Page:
Last modified: 05 February 2022
This site, like many others, uses small files called cookies to help customise your experience. Find out more about cookies and how you can control them
What are 'cookies'?
'Cookies' are small text files that are stored by the browser (e.g. Internet Explorer or Safari) on your computer or mobile phone. They allow websites to store such things as user preferences. You can think of cookies as providing a "memory" for the website, enabling it to recognise a user and respond appropriately.
A visit to a page on E3 may generate the following types of cookie:
Site performance cookies
This type of cookie remembers your preferences for tools found on E3, so you don't have to re-set them each time you visit. Examples include:
- volume settings for our video player
- whether you see the latest or the oldest article comments first
- video streaming speeds that are compatible with your browser
Anonymous analytics cookies:
Every time a user visits our website, web analytics software provided by a third party generates an anonymous analytics cookie.
These cookies can tell us whether or not you have visited the site before.
Your browser will tell us if you have these cookies, and if you don't, we generate new ones.
This allows us to track how many individual unique users we have, and how often they visit the site.
Unless you are signed in to E3, these cookies cannot be used to identify individuals; they are used for statistical purposes only. If you are logged in, we will also know the details you gave to us for this, such as username and email address.
These cookies are used by software which tries to work out what country you are in from information supplied by your browser when it requests a web page. This cookie is completely anonymous, and is only used to help target content - such as whether you see our UK our US home page - and advertising.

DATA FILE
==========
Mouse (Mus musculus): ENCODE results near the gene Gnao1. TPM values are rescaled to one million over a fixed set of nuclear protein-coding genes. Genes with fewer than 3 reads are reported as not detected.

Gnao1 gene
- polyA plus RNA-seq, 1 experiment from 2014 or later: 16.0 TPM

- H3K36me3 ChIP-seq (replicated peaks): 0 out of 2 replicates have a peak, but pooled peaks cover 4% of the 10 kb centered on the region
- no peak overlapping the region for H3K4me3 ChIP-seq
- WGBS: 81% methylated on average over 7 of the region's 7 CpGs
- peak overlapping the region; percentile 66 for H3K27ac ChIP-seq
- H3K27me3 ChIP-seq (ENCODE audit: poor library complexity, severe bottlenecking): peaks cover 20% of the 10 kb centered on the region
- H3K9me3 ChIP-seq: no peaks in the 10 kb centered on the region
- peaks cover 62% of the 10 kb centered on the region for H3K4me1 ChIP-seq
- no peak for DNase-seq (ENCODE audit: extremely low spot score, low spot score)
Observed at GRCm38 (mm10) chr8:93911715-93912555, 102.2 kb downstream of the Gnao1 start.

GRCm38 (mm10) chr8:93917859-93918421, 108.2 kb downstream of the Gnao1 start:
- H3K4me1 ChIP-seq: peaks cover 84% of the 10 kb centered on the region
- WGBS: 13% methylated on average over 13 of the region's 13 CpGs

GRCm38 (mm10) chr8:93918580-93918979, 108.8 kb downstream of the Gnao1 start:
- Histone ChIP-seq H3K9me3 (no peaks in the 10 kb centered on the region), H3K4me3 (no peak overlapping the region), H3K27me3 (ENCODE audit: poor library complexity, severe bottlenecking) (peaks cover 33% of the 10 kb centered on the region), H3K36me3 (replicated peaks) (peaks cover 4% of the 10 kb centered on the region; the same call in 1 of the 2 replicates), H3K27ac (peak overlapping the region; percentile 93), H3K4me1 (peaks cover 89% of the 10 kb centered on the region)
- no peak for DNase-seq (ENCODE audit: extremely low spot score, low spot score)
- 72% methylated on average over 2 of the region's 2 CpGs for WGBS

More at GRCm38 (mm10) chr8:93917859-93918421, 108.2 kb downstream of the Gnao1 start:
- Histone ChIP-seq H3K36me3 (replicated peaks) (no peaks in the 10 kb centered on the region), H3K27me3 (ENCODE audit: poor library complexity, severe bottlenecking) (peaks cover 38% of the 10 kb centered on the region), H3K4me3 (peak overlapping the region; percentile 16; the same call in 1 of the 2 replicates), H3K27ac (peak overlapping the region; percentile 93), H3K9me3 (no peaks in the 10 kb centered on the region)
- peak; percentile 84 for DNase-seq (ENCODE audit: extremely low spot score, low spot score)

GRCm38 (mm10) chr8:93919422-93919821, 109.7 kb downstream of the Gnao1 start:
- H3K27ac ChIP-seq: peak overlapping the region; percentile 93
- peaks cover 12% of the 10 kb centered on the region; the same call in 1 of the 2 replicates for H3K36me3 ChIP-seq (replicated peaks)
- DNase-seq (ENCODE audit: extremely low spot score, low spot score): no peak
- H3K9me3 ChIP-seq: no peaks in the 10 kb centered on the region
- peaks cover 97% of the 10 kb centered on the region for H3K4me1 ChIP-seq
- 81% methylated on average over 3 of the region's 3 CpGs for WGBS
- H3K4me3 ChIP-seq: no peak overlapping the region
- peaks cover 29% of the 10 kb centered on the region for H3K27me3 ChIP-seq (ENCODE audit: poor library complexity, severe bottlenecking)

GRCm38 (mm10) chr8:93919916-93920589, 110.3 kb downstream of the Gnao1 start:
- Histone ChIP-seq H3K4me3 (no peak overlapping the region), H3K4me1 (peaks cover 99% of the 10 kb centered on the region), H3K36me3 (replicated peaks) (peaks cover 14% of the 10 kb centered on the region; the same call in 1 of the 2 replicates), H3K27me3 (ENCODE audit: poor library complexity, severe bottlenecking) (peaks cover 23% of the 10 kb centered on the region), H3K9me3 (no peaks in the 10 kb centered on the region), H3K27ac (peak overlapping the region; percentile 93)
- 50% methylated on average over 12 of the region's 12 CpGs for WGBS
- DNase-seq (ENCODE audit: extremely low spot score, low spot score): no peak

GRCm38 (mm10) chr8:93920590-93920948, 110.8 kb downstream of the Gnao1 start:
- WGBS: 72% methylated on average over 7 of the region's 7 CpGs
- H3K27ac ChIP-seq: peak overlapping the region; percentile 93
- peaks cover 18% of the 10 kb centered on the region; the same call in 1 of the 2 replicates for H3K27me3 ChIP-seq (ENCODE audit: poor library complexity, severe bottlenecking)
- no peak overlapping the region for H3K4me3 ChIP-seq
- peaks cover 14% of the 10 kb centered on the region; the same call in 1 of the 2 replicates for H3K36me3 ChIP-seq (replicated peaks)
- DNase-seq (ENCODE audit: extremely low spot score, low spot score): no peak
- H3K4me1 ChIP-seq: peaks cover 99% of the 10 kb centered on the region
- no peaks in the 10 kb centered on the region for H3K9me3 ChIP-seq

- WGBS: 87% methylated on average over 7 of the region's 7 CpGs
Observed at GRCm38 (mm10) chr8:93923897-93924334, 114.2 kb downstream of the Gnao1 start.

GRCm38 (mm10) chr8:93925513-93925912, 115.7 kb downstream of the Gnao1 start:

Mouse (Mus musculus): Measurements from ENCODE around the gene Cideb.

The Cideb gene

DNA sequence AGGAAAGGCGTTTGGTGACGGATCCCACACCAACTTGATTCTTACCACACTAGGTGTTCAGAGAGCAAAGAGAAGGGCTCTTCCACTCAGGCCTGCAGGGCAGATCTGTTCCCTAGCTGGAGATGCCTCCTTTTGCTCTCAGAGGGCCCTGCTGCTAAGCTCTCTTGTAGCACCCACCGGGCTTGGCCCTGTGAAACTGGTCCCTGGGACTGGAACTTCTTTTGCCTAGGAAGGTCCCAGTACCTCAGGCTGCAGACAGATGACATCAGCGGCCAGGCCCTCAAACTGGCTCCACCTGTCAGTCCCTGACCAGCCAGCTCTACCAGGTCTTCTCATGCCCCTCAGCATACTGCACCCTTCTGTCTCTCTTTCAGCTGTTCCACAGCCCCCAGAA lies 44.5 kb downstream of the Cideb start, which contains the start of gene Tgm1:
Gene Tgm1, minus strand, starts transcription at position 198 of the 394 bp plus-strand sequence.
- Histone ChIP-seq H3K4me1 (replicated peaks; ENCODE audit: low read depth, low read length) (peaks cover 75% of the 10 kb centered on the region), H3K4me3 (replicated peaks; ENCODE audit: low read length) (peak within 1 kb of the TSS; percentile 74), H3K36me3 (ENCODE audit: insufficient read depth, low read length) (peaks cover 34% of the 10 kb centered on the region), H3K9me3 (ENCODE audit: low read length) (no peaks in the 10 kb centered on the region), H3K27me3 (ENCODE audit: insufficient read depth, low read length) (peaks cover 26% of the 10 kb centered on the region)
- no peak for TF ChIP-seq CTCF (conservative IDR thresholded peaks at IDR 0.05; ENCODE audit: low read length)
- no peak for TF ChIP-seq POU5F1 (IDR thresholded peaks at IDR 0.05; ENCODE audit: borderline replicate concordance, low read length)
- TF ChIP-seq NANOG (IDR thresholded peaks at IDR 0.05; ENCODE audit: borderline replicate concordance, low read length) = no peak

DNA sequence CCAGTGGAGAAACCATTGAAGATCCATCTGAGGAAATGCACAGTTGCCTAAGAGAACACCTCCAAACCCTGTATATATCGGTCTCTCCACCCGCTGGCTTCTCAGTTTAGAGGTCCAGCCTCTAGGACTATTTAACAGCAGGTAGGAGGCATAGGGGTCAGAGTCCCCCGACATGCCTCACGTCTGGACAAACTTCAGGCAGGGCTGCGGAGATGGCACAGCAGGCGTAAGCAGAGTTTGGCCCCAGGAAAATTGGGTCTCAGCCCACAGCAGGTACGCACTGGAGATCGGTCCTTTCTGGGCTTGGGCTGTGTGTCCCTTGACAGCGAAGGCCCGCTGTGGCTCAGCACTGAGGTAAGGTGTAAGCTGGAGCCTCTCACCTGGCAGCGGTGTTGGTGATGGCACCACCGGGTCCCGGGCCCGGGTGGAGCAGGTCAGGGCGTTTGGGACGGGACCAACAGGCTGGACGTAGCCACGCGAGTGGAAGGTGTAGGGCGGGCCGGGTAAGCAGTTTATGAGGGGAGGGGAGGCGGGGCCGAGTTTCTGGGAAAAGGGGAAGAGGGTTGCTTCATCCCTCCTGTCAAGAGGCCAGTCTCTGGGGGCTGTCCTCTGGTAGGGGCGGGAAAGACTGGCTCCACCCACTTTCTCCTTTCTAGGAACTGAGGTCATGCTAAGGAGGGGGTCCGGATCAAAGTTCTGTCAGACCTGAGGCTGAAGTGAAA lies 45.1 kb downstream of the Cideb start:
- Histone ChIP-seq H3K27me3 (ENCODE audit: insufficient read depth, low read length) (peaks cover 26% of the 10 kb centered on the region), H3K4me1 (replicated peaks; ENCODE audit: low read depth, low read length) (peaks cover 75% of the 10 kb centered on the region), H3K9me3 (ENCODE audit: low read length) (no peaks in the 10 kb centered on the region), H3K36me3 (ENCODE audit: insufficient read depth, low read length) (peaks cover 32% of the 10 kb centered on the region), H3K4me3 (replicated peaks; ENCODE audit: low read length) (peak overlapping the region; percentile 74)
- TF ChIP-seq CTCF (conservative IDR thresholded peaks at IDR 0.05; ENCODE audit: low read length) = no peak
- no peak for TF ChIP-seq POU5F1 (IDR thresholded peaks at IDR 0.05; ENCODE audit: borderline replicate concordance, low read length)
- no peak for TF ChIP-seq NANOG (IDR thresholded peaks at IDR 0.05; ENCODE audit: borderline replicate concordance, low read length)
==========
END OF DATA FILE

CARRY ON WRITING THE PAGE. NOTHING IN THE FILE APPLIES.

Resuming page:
When you register with us, we generate cookies that signal whether you are signed in or not.
Our servers use these cookies to work out which account you are signed in with, and if you are allowed access to a particular service. It also allows us to associate any comments you post with your username.
Third party cookies
On some pages of the E3 network, third parties may also set their own anonymous cookies, for the purposes of tracking the success of their application, or customising the application for you. Because of how cookies work, E3 cannot access these cookies, nor can the third parties access the data in cookies used by E3.
For example, when you share an article using a social media sharing button on our site, the social network that has created the button will record that you have done this.
How do I turn cookies off?
It is usually possible to stop your browser accepting cookies, or to stop it accepting cookies from a particular website. For example, we cannot tell if you are signed in without using cookies, so you would not be able to post comments.
All modern browsers allow you to change your cookie settings. These settings will typically be found in the 'options' or 'preferences' menu of your browser.
If you are primarily concerned about third party cookies generated by advertisers, you can turn these off by going to the Your Online Choices site.
You can also visit the trade body representing these advertising platforms for more information: Network Advertising Initative.
They have provided a one-stop place that gathers all of the opt-out controls. Please bear in mind that the are many more networks listed on this site than those that we use.
If you would like to find out more about cookies and their use on the Internet, you may find the following links useful:
Microsoft Cookies guide
All About Cookies
The IAB has provided the following website to give information specifically about privacy issues around Internet advertising:
For further legal information about privacy issues, you may find these links useful:
Data Protection Act 1998
The Information Commissioner's Office
If you would like to contact us about cookies please email us at email@example.com